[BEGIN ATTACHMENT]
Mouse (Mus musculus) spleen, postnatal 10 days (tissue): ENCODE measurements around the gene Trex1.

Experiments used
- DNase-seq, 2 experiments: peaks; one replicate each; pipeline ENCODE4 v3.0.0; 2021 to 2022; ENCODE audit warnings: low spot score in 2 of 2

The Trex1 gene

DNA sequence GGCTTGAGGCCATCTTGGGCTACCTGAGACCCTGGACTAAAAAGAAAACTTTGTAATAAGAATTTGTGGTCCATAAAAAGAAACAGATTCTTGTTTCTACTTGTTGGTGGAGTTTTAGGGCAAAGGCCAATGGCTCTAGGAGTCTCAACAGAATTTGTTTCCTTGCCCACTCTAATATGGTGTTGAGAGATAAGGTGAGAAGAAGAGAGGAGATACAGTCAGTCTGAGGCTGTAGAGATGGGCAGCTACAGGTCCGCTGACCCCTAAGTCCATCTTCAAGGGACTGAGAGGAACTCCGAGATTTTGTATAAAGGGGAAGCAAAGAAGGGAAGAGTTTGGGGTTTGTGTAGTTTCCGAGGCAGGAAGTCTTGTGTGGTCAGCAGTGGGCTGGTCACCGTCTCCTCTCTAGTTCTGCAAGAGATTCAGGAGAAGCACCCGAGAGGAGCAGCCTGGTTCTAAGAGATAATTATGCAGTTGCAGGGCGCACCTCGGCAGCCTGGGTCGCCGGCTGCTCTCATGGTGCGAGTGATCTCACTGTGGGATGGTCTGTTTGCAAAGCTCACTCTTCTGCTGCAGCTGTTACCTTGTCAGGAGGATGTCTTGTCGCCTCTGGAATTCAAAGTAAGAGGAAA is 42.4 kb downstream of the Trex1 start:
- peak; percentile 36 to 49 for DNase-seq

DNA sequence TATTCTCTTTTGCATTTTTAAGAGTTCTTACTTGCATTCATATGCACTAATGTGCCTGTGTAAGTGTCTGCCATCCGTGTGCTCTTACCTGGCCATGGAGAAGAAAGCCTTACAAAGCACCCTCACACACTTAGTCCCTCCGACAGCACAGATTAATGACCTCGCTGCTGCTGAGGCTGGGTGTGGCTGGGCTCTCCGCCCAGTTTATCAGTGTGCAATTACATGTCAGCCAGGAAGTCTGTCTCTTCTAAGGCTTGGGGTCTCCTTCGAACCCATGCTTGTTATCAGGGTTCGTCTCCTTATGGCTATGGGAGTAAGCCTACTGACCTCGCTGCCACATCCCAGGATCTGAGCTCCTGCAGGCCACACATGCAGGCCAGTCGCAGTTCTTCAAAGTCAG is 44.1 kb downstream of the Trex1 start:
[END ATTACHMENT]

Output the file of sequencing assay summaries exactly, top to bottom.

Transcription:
Mouse (Mus musculus) spleen, postnatal 10 days (tissue): ENCODE measurements around the gene Trex1.

Experiments used
- DNase-seq, 2 experiments: peaks; one replicate each; pipeline ENCODE4 v3.0.0; 2021 to 2022; ENCODE audit warnings: low spot score in 2 of 2

The Trex1 gene

DNA sequence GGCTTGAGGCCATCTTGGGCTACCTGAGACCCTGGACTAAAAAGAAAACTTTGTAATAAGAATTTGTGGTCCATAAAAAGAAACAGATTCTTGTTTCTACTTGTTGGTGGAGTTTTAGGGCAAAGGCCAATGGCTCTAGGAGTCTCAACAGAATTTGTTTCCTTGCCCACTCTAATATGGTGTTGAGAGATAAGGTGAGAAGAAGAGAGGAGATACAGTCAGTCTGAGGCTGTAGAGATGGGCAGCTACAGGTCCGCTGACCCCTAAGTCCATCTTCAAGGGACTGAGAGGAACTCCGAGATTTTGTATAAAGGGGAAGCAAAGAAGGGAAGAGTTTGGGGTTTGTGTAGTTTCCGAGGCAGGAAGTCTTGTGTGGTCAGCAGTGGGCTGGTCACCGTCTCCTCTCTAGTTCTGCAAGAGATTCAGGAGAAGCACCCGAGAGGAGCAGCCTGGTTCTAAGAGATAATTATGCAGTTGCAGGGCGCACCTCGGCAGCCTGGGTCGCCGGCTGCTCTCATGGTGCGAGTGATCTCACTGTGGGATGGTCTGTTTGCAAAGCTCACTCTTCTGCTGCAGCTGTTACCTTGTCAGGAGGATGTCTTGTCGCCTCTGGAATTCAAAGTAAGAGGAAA is 42.4 kb downstream of the Trex1 start:
- peak; percentile 36 to 49 for DNase-seq

DNA sequence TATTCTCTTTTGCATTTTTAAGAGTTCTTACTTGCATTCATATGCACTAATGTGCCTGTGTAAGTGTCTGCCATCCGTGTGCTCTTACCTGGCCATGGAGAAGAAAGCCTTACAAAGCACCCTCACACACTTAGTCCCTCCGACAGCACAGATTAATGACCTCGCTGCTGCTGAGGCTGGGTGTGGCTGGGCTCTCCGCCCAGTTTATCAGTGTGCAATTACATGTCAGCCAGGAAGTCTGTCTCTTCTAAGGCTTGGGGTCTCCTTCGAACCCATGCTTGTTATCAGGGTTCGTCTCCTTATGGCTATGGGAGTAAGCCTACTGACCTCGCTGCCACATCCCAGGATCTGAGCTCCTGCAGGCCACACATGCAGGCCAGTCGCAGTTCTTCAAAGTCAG is 44.1 kb downstream of the Trex1 start: